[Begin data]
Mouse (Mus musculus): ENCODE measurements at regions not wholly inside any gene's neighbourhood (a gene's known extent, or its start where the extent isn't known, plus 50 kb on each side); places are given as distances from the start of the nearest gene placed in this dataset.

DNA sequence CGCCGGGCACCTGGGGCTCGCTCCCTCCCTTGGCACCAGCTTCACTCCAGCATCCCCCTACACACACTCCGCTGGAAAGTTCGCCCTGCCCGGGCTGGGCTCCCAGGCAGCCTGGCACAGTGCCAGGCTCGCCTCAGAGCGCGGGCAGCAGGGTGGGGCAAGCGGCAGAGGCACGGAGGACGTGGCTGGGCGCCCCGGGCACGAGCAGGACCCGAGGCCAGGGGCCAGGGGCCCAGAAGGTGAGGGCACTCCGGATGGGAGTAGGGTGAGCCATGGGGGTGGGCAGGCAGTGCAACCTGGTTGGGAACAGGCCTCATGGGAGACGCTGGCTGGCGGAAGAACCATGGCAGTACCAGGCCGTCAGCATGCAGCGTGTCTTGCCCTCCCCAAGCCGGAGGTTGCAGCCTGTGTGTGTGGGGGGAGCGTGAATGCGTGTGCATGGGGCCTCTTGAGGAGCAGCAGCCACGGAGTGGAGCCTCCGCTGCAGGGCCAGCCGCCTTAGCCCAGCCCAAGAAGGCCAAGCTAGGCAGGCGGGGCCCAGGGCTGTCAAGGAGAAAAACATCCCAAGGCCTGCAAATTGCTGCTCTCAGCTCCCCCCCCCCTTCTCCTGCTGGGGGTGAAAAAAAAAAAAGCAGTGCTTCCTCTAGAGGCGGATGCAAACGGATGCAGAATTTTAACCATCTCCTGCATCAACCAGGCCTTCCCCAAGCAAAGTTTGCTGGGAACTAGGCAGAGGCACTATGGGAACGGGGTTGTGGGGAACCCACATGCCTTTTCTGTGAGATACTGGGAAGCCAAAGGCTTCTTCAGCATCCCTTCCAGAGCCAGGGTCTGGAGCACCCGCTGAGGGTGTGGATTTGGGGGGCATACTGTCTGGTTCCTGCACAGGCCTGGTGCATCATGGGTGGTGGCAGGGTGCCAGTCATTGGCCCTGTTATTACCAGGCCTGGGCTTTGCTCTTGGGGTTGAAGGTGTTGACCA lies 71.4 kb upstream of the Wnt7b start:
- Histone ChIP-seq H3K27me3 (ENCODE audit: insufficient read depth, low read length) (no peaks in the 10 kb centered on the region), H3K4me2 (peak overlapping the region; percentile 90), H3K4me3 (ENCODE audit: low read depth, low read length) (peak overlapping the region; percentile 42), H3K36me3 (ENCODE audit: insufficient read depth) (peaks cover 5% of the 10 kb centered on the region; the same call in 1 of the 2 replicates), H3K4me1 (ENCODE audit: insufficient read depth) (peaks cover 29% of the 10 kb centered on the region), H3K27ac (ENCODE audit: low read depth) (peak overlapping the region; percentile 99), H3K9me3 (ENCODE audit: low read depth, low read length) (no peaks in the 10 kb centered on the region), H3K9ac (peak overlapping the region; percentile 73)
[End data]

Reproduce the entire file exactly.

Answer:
Mouse (Mus musculus): ENCODE measurements at regions not wholly inside any gene's neighbourhood (a gene's known extent, or its start where the extent isn't known, plus 50 kb on each side); places are given as distances from the start of the nearest gene placed in this dataset.

DNA sequence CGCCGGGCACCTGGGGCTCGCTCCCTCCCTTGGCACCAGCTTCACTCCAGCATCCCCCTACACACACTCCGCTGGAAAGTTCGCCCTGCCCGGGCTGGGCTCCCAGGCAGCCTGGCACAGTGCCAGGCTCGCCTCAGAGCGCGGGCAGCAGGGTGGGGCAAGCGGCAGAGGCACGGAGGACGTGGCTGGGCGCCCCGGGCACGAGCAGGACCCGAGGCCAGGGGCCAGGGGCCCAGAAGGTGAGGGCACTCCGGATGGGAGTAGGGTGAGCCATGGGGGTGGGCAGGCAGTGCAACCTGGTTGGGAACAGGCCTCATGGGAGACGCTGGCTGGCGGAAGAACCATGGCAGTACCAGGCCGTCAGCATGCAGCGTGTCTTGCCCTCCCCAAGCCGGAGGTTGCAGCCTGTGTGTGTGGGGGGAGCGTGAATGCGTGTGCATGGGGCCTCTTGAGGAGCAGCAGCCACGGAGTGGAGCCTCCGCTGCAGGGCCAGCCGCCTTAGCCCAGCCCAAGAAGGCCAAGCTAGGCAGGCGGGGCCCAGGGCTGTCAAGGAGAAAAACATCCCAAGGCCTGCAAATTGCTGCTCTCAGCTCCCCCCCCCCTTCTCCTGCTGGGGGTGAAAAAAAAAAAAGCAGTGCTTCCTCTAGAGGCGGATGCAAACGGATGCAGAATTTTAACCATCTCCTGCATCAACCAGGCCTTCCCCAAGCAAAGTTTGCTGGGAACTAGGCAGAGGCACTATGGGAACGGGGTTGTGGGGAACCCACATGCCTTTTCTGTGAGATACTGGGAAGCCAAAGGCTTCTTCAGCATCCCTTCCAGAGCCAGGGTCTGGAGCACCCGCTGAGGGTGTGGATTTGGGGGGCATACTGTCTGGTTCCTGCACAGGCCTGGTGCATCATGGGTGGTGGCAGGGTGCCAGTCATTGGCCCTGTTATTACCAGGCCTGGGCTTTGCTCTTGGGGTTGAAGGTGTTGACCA lies 71.4 kb upstream of the Wnt7b start:
- Histone ChIP-seq H3K27me3 (ENCODE audit: insufficient read depth, low read length) (no peaks in the 10 kb centered on the region), H3K4me2 (peak overlapping the region; percentile 90), H3K4me3 (ENCODE audit: low read depth, low read length) (peak overlapping the region; percentile 42), H3K36me3 (ENCODE audit: insufficient read depth) (peaks cover 5% of the 10 kb centered on the region; the same call in 1 of the 2 replicates), H3K4me1 (ENCODE audit: insufficient read depth) (peaks cover 29% of the 10 kb centered on the region), H3K27ac (ENCODE audit: low read depth) (peak overlapping the region; percentile 99), H3K9me3 (ENCODE audit: low read depth, low read length) (no peaks in the 10 kb centered on the region), H3K9ac (peak overlapping the region; percentile 73)